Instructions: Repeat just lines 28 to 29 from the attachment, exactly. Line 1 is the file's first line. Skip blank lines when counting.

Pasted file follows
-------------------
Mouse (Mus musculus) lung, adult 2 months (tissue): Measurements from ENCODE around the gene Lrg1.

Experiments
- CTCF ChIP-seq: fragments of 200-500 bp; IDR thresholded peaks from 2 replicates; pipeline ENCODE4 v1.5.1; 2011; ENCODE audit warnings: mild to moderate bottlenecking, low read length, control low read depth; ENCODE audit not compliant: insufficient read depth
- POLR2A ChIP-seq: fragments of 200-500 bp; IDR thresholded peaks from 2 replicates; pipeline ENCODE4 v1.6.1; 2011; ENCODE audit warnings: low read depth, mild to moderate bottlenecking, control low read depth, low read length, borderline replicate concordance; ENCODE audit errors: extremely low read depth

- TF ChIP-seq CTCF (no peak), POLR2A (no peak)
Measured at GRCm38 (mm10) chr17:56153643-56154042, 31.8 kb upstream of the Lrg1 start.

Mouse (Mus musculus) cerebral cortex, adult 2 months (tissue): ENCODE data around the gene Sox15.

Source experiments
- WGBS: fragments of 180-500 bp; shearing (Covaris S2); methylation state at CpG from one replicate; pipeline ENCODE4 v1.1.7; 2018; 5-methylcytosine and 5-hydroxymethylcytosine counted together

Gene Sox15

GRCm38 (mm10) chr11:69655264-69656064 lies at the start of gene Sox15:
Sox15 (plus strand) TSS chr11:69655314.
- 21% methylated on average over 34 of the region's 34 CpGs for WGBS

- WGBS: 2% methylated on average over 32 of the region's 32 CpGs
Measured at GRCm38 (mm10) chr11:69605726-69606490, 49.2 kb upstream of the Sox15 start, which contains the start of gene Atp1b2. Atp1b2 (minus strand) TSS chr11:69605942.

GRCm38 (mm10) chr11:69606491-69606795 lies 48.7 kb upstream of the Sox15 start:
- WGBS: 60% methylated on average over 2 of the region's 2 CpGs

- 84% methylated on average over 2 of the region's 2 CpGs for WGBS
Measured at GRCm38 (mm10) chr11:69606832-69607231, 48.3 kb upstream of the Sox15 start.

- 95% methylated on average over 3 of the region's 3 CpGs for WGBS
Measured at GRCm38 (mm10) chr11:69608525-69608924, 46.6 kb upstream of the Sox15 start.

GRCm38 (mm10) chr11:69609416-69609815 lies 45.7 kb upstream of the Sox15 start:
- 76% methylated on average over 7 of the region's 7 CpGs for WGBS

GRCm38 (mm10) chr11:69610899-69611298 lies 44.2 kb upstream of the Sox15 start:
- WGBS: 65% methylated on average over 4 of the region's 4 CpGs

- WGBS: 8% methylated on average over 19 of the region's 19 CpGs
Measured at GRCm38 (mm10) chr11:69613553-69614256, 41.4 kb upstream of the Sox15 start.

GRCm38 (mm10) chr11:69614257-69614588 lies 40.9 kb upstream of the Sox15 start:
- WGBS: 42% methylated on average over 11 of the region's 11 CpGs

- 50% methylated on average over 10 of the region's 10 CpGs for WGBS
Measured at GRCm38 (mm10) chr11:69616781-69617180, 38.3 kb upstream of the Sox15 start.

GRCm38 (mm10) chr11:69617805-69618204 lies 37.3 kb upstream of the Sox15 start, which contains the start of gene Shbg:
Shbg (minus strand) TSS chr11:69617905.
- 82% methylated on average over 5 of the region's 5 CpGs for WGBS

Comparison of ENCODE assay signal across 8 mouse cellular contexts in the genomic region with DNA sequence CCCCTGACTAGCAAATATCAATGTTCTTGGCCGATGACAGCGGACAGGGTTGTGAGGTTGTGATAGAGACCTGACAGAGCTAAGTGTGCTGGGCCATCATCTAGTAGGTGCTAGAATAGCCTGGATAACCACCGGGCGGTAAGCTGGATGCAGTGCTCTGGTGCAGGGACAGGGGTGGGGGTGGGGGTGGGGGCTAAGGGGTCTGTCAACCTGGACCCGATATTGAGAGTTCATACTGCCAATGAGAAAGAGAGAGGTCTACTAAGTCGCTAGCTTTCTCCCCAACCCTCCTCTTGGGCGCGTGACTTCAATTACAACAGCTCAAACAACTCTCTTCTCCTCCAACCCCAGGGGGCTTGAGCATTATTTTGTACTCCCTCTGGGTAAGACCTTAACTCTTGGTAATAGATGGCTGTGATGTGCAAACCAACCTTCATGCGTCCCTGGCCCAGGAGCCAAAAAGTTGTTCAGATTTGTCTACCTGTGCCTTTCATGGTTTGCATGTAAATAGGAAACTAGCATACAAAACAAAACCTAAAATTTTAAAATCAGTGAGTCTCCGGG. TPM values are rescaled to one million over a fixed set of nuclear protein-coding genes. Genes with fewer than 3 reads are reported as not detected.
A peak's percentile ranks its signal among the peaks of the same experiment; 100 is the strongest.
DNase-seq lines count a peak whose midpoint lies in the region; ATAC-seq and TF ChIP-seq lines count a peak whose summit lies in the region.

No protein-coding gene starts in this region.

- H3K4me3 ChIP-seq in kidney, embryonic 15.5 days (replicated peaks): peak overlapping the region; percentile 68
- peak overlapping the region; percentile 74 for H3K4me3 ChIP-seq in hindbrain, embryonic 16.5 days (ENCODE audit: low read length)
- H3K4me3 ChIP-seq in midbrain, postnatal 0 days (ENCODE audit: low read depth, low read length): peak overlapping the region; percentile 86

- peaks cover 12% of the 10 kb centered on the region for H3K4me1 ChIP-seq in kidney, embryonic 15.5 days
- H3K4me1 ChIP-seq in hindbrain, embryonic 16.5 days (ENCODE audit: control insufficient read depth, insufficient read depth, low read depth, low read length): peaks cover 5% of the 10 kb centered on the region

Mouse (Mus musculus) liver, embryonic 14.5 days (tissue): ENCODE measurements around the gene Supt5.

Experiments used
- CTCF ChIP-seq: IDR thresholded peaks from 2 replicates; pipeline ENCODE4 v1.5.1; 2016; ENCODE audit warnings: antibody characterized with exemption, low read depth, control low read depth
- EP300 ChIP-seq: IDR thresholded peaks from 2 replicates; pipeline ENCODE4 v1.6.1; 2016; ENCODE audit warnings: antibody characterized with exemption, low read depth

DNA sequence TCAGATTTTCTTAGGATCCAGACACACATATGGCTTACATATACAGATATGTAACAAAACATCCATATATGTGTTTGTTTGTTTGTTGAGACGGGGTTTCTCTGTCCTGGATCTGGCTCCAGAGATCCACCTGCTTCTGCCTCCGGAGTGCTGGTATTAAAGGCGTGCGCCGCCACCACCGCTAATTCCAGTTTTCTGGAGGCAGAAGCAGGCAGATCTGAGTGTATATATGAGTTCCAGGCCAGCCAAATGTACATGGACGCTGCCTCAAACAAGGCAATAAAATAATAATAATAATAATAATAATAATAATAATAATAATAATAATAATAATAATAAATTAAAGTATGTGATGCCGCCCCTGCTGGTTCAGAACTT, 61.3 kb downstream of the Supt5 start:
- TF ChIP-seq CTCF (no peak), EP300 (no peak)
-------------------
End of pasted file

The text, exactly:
GRCm38 (mm10) chr11:69614257-69614588 lies 40.9 kb upstream of the Sox15 start:
- WGBS: 42% methylated on average over 11 of the region's 11 CpGs